Thursday, June 14, 2007

Player Profiles: #12 Can Civi

Back when he was still finishing his secondary schooling in Istanbul, Turkey, Can Civi took several weeks of his summer to travel to the United States to play basketball. He was the starting point guard for his club team, Efes Pilsen, and he attended Uskudar American Academy. Civi had been honored with placement on the Turkish National Team and had led his junior team to a national title. But during that summer, Civi had only goal in mind: to play college basketball in America.

One of Civi's first stops came at Bob McKillop's Davidson basketball camp in June. Like most college coaches around the country, McKillop uses his basketball camp as a chance to teach youngsters about basketball, but also as an opportunity to look at high school players that are often off the mainstream radar.

When Civi arrived at camp in Davidson, he did not make that much of an impact. His dribbling skills and passing accuracy were not comparable to most of the other point guards his age at camp and McKillop did not place him very high on his recruiting priorities.

Civi knew that his play at Davidson's camp was not his best performance, and he was determined to play better at the several camps that he had lined up in the northeast. After another week of sub-par performances at a camp in Pennsylvania, Civi felt even more down on his luck. Hoping to capitalize on one more camp opportunity, he was scheduled to fly over to Philadelphia where he would be picked up by a coach from a camp in New Jersey. When Civi arrived at Philadelphia International, there was no one there. He waited. And waited. No one came.

What Civi didn't know was that the head coach of the previous camp had called his colleague in New Jersey to tell him that Civi was not worth looking at: Not only were his basketball skills sub-par, he was a dirty Turk on top of that. With the wave of xenophobia sweeping the nation in the wake of September 11 and the American invasion of Iraq, Can Civi was seen as just a foreign Muslim who wasn't worth a drive to the airport.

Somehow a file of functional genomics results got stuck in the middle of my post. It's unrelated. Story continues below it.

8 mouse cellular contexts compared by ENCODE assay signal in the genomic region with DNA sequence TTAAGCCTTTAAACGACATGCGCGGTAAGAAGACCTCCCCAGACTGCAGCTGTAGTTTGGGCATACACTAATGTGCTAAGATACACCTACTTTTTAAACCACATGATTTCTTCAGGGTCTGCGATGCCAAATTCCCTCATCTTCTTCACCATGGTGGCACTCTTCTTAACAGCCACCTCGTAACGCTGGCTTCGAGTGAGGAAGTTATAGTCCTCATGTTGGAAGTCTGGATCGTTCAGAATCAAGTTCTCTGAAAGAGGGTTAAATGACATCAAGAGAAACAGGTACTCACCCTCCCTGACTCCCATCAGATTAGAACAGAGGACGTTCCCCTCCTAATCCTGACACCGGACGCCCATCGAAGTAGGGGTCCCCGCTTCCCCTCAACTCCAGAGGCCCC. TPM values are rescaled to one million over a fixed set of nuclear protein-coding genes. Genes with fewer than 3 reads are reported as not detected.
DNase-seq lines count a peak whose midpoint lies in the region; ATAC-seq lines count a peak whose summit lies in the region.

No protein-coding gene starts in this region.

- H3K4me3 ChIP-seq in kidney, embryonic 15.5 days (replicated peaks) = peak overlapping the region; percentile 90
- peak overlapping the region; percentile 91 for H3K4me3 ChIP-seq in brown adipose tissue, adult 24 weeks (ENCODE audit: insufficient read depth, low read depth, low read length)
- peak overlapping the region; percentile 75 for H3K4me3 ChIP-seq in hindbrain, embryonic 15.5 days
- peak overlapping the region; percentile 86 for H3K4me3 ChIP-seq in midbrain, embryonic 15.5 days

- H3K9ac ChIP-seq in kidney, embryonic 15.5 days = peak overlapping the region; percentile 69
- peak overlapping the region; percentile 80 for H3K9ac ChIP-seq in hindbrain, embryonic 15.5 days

By the middle of the next week, word had reached Bob McKillop that Can Civi was having a hard time in the northeast and had been wrongly treated by several coaches who could not see past his ethnicity. After being left at the airport, the point guard had somehow hitch-hiked his way through a foreign country with relatively little language proficiency and had arrived at camp. Armed with a personal drive to defend his own honor and find a team in America, Civi played with the heart of a lion that week and was easily the most valuable point guard in camp. McKillop happened to make it up for one of the last days of camp and he was impressed by what he saw.

"I saw a young man who battled against every odd: language, racism, homesickness. He took those things head on and conquered them. He had a heart that I wanted on my team."

It didn't take long for Bob McKillop to sign Civi to the fourth scholarship slot in Davidson's class of 2009.

In his two years at Davidson, life has not always been easy for Civi. Faced with limited playing time and an entrenched spot on the scout practice team, he has certainly had to face doubts as to whether he made the right decision in coming here. It doesn't take long, however, for those doubts to subside when he's around his teammates.

Civi's love of humor and sincere personality have made him a hit on campus and in the locker room. Several players have vowed to travel with him back to Istanbul to experience his culture and his home.

Civi might never think of himself as some big success story of strength, heart and goodwill overcoming the forces of hate and stereotype, and that coincides perfectly with his nature. But the story of Can Civi is one that deserves to be told. It represents a small nugget of beauty and yet another meaningful connection between a foreign culture and little ol' Davidson.

1 comment:

Ryan said...

nice article dude, hopefully he will get some run this year